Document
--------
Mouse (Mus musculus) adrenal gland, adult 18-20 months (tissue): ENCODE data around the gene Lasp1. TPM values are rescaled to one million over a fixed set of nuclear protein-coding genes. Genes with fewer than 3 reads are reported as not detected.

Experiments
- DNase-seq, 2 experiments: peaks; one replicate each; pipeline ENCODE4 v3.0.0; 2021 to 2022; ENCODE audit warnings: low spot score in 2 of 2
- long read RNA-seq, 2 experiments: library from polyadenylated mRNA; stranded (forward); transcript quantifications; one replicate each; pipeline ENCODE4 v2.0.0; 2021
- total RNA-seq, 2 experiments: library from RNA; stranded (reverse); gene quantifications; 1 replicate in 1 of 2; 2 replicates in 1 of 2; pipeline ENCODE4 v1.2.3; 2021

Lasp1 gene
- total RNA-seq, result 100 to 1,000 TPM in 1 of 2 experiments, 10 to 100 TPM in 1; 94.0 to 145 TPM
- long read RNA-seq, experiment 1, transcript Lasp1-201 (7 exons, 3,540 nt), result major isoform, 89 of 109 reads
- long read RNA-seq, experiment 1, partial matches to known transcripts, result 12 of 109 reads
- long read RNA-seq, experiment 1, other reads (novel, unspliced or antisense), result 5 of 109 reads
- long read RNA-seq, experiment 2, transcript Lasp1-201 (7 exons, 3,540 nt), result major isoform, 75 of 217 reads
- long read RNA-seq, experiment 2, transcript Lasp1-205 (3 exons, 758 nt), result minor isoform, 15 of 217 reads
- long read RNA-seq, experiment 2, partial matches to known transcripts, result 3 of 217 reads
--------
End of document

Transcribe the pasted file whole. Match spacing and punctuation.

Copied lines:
Mouse (Mus musculus) adrenal gland, adult 18-20 months (tissue): ENCODE data around the gene Lasp1. TPM values are rescaled to one million over a fixed set of nuclear protein-coding genes. Genes with fewer than 3 reads are reported as not detected.

Experiments
- DNase-seq, 2 experiments: peaks; one replicate each; pipeline ENCODE4 v3.0.0; 2021 to 2022; ENCODE audit warnings: low spot score in 2 of 2
- long read RNA-seq, 2 experiments: library from polyadenylated mRNA; stranded (forward); transcript quantifications; one replicate each; pipeline ENCODE4 v2.0.0; 2021
- total RNA-seq, 2 experiments: library from RNA; stranded (reverse); gene quantifications; 1 replicate in 1 of 2; 2 replicates in 1 of 2; pipeline ENCODE4 v1.2.3; 2021

Lasp1 gene
- total RNA-seq, result 100 to 1,000 TPM in 1 of 2 experiments, 10 to 100 TPM in 1; 94.0 to 145 TPM
- long read RNA-seq, experiment 1, transcript Lasp1-201 (7 exons, 3,540 nt), result major isoform, 89 of 109 reads
- long read RNA-seq, experiment 1, partial matches to known transcripts, result 12 of 109 reads
- long read RNA-seq, experiment 1, other reads (novel, unspliced or antisense), result 5 of 109 reads
- long read RNA-seq, experiment 2, transcript Lasp1-201 (7 exons, 3,540 nt), result major isoform, 75 of 217 reads
- long read RNA-seq, experiment 2, transcript Lasp1-205 (3 exons, 758 nt), result minor isoform, 15 of 217 reads
- long read RNA-seq, experiment 2, partial matches to known transcripts, result 3 of 217 reads